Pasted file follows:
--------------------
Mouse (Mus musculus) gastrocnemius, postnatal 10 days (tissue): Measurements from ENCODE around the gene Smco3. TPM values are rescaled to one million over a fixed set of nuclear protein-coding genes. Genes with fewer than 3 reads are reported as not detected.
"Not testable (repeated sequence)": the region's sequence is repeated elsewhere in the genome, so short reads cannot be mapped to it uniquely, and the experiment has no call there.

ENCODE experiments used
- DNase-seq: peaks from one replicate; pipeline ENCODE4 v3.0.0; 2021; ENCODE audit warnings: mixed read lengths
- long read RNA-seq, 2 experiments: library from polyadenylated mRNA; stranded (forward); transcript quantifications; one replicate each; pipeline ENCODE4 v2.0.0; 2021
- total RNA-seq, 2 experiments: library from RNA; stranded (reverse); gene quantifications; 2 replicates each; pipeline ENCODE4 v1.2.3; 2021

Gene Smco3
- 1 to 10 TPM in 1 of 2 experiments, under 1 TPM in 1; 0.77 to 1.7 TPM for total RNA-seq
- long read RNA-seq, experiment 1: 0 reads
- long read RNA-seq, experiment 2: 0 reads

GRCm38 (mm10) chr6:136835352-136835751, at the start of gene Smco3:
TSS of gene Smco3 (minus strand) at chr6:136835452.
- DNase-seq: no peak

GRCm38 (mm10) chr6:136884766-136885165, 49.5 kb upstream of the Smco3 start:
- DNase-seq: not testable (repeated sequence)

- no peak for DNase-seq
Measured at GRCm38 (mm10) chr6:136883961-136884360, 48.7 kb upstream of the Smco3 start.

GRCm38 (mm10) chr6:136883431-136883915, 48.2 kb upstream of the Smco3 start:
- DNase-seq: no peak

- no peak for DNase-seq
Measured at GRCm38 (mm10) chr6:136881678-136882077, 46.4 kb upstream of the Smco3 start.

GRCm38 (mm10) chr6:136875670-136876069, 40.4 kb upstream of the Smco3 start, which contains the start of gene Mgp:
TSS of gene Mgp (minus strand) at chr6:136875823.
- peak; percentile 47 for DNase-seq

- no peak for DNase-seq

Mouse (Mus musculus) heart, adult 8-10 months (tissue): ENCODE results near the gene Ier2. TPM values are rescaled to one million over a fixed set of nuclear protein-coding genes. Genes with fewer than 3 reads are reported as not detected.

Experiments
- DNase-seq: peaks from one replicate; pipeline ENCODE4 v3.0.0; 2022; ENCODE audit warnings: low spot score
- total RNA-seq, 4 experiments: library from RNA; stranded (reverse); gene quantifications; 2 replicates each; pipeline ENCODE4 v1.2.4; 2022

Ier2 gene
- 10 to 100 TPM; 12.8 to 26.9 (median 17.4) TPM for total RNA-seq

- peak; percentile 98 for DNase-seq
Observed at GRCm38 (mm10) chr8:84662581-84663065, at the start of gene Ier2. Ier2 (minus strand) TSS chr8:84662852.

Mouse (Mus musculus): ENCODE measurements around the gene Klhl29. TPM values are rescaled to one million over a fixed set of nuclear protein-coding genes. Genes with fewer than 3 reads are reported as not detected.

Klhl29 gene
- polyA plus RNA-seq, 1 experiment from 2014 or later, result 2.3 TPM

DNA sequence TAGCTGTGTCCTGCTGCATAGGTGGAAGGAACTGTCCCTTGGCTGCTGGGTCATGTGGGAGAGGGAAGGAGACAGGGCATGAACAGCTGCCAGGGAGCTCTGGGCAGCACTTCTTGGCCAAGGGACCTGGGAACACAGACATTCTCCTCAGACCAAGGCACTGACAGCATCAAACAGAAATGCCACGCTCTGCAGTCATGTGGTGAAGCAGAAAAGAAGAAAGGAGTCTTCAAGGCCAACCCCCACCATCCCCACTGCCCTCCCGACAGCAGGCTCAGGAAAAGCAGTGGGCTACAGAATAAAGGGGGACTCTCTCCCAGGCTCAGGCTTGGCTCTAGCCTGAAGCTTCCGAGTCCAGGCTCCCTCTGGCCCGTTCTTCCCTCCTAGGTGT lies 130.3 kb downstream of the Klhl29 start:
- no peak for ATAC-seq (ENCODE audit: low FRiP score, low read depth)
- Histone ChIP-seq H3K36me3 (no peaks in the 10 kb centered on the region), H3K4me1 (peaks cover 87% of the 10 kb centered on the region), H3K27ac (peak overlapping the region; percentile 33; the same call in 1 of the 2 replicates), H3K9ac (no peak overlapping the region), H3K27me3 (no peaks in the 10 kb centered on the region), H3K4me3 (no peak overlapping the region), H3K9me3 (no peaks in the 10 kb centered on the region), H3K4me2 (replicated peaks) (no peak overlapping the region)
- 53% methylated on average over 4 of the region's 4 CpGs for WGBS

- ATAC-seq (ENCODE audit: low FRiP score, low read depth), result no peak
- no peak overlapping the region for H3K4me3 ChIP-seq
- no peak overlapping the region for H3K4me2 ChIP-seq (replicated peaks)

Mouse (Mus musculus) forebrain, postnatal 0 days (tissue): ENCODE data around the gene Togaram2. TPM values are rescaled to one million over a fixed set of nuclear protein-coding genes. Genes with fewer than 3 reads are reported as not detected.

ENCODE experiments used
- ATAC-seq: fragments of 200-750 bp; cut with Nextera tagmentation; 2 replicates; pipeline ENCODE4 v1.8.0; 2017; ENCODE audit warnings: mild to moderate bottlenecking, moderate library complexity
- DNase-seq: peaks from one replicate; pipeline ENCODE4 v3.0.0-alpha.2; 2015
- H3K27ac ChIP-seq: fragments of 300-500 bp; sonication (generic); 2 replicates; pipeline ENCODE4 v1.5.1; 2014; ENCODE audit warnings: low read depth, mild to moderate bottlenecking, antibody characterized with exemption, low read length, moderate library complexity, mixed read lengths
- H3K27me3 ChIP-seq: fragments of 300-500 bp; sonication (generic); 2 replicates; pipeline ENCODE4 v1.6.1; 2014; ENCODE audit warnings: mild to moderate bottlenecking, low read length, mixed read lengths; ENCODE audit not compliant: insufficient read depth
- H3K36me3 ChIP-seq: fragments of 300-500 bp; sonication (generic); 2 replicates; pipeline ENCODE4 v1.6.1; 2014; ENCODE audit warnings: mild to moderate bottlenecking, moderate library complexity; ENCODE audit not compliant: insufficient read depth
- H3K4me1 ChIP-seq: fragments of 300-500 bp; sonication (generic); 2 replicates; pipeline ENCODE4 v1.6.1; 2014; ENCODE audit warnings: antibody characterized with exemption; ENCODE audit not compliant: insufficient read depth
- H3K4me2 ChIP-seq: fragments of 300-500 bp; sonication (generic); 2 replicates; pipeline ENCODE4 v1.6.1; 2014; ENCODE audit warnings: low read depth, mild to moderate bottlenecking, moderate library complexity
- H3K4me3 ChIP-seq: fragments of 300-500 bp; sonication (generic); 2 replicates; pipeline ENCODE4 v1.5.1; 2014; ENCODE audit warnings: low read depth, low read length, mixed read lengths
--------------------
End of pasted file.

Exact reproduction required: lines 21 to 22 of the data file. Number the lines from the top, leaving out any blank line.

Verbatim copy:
Measured at GRCm38 (mm10) chr6:136881678-136882077, 46.4 kb upstream of the Smco3 start.

GRCm38 (mm10) chr6:136875670-136876069, 40.4 kb upstream of the Smco3 start, which contains the start of gene Mgp: